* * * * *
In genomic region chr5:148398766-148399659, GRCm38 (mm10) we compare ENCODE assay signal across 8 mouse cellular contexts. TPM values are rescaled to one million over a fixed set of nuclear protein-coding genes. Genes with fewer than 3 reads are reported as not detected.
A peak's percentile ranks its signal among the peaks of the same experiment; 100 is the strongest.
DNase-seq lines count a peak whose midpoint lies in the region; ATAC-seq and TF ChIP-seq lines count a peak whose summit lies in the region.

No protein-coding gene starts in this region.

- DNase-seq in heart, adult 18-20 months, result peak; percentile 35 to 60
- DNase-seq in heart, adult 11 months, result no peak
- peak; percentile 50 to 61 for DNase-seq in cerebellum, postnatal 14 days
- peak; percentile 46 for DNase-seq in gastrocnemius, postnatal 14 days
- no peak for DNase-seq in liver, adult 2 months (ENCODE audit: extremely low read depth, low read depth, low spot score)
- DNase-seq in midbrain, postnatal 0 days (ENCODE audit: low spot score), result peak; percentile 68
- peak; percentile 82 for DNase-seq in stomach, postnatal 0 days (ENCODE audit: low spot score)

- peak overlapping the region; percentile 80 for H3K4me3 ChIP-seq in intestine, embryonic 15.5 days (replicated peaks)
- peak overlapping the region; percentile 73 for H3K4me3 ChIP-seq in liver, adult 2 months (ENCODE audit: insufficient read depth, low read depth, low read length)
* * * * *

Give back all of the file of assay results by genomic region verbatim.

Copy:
In genomic region chr5:148398766-148399659, GRCm38 (mm10) we compare ENCODE assay signal across 8 mouse cellular contexts. TPM values are rescaled to one million over a fixed set of nuclear protein-coding genes. Genes with fewer than 3 reads are reported as not detected.
A peak's percentile ranks its signal among the peaks of the same experiment; 100 is the strongest.
DNase-seq lines count a peak whose midpoint lies in the region; ATAC-seq and TF ChIP-seq lines count a peak whose summit lies in the region.

No protein-coding gene starts in this region.

- DNase-seq in heart, adult 18-20 months, result peak; percentile 35 to 60
- DNase-seq in heart, adult 11 months, result no peak
- peak; percentile 50 to 61 for DNase-seq in cerebellum, postnatal 14 days
- peak; percentile 46 for DNase-seq in gastrocnemius, postnatal 14 days
- no peak for DNase-seq in liver, adult 2 months (ENCODE audit: extremely low read depth, low read depth, low spot score)
- DNase-seq in midbrain, postnatal 0 days (ENCODE audit: low spot score), result peak; percentile 68
- peak; percentile 82 for DNase-seq in stomach, postnatal 0 days (ENCODE audit: low spot score)

- peak overlapping the region; percentile 80 for H3K4me3 ChIP-seq in intestine, embryonic 15.5 days (replicated peaks)
- peak overlapping the region; percentile 73 for H3K4me3 ChIP-seq in liver, adult 2 months (ENCODE audit: insufficient read depth, low read depth, low read length)